Looking presentable when speaking at women’s retreats helps build trust, making it easier for the audience to connect with what I’m saying. It’s a way to reinforce the credibility of my message without saying anything. In the end, recognizing the importance of appearance isn’t about following societal rules, but understanding its power to enhance the impact of my communication.
I don’t like to be too dressed up – unless the women coming are dressed up. Relatablity is what I go for.
Here is an example of how I show up when I am speaking at women’s retreats:
The secret sauce of speaking at women’s retreats
The format I use when speaking at women’s retreats is fairly simple and incredibly logical. It is a specific focus on these three elements:
For any outcome involving people and a shared vision, you need to consider three factors.
About the relationship element of speaking at women’s retreats
No matter what you are doing- whether you are presenting or even simply giving a speech- you must consider the relational element.
It adds dimension to your presentation and prevents you from being a “talking head” filling time.
The relationship encourages synergy and lowers the element of risk. When folks feel connected to the speaker and know they are emotionally safe, they will engage and participate. They will open their minds; they will learn. This is precisely what you want when speaking at women’s retreats.
As a speaker, you love it when people look at you (engaged) and smile. The participation could be expressed in how they nod their heads or say “amen!”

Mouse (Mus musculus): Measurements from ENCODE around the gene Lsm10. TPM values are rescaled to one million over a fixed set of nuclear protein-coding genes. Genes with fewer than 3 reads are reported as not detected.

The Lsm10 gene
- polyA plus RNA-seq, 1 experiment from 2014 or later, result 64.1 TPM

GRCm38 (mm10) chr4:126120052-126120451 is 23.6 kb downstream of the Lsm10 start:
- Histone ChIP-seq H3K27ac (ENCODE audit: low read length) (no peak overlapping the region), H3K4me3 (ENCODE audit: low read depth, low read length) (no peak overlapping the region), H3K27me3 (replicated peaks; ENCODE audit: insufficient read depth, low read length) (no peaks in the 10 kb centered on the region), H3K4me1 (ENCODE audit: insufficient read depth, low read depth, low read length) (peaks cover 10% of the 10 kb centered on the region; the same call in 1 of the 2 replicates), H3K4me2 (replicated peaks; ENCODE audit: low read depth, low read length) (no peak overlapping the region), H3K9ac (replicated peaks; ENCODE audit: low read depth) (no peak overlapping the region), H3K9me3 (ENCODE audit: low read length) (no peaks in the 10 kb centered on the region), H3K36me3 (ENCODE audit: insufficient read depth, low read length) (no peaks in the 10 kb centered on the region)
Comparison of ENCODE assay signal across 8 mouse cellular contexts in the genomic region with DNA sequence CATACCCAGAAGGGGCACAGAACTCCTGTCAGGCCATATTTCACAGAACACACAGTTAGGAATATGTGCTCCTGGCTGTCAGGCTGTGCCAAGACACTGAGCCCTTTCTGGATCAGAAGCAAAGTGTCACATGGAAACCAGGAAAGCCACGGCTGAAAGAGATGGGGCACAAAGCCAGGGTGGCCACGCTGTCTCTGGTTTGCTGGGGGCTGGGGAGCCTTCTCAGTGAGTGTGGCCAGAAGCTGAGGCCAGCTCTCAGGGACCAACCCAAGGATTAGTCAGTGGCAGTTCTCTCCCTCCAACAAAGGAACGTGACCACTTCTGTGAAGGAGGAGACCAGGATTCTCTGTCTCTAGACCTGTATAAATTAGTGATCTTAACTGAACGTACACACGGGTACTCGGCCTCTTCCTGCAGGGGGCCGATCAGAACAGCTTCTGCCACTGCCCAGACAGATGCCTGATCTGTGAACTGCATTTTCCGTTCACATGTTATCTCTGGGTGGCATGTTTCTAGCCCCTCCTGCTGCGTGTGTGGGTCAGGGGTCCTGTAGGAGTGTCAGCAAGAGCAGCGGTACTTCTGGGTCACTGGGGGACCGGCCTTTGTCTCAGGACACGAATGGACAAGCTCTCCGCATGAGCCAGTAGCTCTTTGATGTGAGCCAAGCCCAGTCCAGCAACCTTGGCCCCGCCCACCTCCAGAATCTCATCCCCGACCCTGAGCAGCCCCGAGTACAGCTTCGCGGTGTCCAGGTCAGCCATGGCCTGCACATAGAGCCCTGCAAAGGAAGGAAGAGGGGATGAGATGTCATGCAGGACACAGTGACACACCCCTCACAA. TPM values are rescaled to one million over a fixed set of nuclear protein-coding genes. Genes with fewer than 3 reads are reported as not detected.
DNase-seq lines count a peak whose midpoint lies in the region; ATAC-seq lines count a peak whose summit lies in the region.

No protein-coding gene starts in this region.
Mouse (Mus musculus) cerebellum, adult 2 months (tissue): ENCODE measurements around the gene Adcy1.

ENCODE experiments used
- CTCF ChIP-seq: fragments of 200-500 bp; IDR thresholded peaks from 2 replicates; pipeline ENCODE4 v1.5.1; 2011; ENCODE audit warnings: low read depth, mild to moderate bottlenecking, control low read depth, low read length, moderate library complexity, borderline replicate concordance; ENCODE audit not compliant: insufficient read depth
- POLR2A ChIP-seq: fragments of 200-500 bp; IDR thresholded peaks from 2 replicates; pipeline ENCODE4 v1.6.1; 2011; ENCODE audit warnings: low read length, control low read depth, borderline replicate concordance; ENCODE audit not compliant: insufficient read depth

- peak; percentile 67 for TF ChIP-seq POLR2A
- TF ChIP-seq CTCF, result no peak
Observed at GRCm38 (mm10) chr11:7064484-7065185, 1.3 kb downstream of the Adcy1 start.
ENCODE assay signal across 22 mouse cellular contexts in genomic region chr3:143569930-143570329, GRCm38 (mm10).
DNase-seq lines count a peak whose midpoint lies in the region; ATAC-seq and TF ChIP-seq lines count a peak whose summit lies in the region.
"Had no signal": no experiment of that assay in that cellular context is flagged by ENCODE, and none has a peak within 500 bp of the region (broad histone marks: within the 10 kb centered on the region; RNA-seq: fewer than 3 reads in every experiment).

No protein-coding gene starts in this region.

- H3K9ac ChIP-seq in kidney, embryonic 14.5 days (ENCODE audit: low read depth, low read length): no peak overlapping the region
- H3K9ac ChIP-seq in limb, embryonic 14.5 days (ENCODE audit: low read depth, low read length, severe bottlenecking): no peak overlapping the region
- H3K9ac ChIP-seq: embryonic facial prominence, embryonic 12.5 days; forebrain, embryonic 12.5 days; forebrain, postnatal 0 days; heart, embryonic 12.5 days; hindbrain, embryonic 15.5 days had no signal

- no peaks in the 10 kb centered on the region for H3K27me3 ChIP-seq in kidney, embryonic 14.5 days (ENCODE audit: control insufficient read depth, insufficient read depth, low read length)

Don’t be a talking “head.”
Have you ever been to an event where the speaker just droned on without considering the audience?
I can say I have. Sometimes, I even wondered if the speaker even knew we were in the room because they went on and on and on without any eye contact, acknowledgment of us, or consideration of how we experienced them.
I can only say “Thank you, Jesus” for cell phones. I can pick it up, read my email, or do something else to keep myself engaged and AWAKE during those sorts of speakers.
Don’t let that be YOU!
As a presenter, you must find a way to build some sort of relational connection with your listeners. Think about what you have in common with them. Ask yourself: “What parts of my life can they relate to?”
Here are some tips for being a relatable person when speaking at women’s retreats:
Being a relatable speaker is essential for connecting with your audience and making your message resonate. Here are some tips to enhance your relatability as a speaker:
- Know Your Audience: Understand the ladies’ demographics, interests, and expectations. Tailor your message to align with their values and experiences.
- Share Personal Stories: Relate your message to personal anecdotes or experiences. Authentic storytelling creates a connection and makes you more relatable.